House of Games was made in 1987 and is the directorial debut of renowned American director and playwright David Mamet

House of Games tells the story of Margaret Ford, a psychoanalyst and author of a best-selling self-help book. She is overworked, unemotional and detached from ‘real life’. Through a ‘patient’ she meets a con man named Mike, who almost tricks her with a set-up poker games. From this point on she becomes fascinated by the life of confidence men, and particularly Mike. He seduces her, with words and romance, which results in Ford becoming embroiled in sequence of events that are destined to spiral out of control.

In his essay Polyphony: Authorship and Power, Mark Flanagan makes a proposal; House of Games is a polyphonic film. His theory is rooted in Mikhail Bakhtin readings of Dostoyevsky and psychoanalytical interpretations Film Noir. Flanagan outlines Bakhtin’s views that in the polyphonic novel (or film) there is a distinction to be made between Creator (i.e. Dostoyevsky or David Mamet) and the author of the narrative or narratives. With polyphony, each character is the author of their own narrative.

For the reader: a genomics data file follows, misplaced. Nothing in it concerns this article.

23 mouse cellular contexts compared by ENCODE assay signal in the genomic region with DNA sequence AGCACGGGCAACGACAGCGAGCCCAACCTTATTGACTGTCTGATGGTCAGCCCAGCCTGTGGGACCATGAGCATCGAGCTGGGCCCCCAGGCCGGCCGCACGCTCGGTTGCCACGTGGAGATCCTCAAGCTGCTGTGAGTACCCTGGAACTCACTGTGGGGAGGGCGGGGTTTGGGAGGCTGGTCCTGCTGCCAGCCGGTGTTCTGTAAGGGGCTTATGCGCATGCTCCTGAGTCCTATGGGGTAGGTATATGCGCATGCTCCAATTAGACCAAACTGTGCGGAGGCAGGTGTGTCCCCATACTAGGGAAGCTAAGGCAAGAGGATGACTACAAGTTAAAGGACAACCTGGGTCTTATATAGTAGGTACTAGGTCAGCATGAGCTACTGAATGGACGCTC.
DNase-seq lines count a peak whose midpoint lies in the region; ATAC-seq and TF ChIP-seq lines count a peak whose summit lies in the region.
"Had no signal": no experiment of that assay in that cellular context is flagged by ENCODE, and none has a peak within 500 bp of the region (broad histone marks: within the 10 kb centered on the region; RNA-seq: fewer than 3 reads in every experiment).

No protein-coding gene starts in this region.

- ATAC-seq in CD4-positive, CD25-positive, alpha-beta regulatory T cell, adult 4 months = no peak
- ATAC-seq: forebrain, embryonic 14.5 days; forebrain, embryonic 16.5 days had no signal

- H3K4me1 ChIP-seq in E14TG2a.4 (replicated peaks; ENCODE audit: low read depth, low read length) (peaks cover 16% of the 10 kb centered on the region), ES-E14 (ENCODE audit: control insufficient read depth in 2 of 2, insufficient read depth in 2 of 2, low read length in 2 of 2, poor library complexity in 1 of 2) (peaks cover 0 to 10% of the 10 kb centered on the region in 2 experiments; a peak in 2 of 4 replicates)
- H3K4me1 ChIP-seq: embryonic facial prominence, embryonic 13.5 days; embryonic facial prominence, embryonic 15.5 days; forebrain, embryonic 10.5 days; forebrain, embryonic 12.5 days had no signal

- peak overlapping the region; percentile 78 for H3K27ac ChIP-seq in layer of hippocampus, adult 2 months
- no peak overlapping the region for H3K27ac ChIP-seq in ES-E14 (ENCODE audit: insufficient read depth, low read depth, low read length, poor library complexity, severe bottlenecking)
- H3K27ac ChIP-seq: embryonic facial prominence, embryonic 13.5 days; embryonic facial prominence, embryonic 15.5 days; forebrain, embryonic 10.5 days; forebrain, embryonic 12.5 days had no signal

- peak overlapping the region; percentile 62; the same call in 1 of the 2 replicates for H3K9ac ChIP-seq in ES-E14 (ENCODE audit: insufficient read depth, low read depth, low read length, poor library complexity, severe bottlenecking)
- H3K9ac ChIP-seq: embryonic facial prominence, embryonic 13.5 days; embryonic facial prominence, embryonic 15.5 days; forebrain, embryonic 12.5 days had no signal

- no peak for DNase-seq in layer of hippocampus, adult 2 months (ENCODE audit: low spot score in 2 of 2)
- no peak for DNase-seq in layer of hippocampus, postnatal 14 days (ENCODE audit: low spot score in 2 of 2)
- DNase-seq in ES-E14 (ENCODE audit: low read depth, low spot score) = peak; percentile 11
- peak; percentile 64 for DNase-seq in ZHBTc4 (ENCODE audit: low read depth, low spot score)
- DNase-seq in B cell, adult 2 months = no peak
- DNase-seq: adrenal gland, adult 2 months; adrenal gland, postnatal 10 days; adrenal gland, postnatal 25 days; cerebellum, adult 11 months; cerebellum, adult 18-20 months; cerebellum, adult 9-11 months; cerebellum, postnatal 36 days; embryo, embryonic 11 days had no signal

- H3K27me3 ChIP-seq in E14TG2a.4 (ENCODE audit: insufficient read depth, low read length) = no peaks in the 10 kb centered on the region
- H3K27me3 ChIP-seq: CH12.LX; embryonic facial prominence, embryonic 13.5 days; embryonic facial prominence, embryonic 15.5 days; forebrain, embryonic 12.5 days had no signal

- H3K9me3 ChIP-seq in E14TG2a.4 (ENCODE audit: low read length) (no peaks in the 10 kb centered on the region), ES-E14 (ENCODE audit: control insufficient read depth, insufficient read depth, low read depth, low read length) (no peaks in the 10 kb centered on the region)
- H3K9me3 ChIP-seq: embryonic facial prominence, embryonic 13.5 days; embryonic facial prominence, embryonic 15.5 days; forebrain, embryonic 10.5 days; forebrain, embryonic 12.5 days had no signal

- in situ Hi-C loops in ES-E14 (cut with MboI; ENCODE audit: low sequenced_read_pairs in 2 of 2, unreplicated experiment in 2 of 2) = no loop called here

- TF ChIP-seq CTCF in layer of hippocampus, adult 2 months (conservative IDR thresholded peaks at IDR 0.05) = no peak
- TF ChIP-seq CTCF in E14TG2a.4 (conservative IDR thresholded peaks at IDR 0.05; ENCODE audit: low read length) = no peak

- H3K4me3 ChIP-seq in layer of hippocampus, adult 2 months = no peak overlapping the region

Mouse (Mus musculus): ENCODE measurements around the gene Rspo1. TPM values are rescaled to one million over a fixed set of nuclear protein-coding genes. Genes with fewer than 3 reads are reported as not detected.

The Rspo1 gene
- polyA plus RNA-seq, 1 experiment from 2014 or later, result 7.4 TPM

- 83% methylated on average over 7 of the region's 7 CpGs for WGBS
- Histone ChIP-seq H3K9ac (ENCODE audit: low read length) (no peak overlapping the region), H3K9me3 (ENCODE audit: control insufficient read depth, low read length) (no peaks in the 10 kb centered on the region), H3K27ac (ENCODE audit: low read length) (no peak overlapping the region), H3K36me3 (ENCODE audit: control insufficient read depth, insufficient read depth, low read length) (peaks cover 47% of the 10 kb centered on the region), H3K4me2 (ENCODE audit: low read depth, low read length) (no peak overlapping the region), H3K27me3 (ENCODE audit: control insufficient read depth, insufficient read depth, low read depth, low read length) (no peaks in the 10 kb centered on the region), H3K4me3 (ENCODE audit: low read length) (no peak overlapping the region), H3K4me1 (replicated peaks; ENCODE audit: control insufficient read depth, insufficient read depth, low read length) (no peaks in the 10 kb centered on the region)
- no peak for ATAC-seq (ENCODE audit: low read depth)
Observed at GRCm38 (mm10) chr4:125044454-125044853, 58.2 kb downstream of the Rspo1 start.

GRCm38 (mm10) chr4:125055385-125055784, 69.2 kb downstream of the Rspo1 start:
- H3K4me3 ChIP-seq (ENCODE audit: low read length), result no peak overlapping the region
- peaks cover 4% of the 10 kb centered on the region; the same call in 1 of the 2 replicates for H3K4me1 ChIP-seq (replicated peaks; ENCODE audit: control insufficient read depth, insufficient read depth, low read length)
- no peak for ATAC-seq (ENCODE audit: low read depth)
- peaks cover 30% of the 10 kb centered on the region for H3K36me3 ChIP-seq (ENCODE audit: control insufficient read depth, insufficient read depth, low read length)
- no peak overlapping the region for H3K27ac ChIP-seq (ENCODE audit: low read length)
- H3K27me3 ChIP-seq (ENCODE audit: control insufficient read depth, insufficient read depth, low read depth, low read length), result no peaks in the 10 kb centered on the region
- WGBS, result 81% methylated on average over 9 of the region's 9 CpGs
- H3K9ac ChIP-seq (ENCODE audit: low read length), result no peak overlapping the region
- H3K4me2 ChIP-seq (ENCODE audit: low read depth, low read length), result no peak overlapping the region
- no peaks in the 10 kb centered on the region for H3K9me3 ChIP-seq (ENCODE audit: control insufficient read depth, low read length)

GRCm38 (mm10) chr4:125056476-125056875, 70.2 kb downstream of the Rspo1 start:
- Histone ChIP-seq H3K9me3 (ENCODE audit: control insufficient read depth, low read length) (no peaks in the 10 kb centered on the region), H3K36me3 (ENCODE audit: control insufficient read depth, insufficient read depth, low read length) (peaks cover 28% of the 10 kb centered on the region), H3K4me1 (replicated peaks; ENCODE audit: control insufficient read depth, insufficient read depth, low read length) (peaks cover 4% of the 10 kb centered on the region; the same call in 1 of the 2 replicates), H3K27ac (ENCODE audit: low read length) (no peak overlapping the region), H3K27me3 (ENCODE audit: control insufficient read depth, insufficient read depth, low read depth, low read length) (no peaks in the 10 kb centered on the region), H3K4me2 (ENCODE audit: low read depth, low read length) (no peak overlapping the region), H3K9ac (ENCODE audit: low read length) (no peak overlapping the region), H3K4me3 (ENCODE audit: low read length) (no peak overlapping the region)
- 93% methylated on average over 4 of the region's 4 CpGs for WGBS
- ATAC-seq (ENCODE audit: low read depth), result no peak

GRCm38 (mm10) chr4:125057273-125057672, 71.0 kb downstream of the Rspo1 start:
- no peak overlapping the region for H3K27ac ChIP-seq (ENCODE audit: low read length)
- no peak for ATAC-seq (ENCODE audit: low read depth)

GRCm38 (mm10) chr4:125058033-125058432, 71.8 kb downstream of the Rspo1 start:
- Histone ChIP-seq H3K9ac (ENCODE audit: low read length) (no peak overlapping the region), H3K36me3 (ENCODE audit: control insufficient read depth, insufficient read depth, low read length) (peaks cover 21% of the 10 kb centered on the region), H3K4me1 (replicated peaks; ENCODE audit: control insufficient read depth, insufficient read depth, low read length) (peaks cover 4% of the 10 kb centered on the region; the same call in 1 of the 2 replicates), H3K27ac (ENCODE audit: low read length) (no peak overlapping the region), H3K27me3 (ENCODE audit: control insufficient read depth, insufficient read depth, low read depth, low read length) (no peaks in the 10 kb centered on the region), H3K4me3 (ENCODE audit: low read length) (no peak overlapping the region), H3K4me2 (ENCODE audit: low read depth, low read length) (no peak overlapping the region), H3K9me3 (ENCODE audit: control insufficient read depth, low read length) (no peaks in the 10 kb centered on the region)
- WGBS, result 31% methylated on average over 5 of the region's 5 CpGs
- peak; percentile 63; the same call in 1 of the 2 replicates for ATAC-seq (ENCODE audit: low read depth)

Flanagan combines this idea with the feminist use of psychoanalysis to read film noir i.e. Male gaze and femme fatales. He proposes that Mamet both adheres to and subverts these theories, in order to challenge traditional notions of the power of the author and in a wider context, male power.

Flanagan suggests that the relationship between Mike and Ford is essentially authored by Mike in order to control circumstance and to maintain his power. Throughout the film Mike attempts to con Ford, in order to do this he must lie to her about what is going on, create situations or narratives in order trick her out of vast amounts of money.

Mike maintains has authorial control of Ford’s life for the first two thirds of the film, however he loses this power through believing that his voice is the only voice, and his narrative is the only narrative. When Ford realises her voice, she breaks free of his power. Then the film asserts its polyphony, becomes open ended, without one authoritative meaning.

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Flanagan, Mark- Bakhtin and the Movies, Palgrave MacMillan, 2009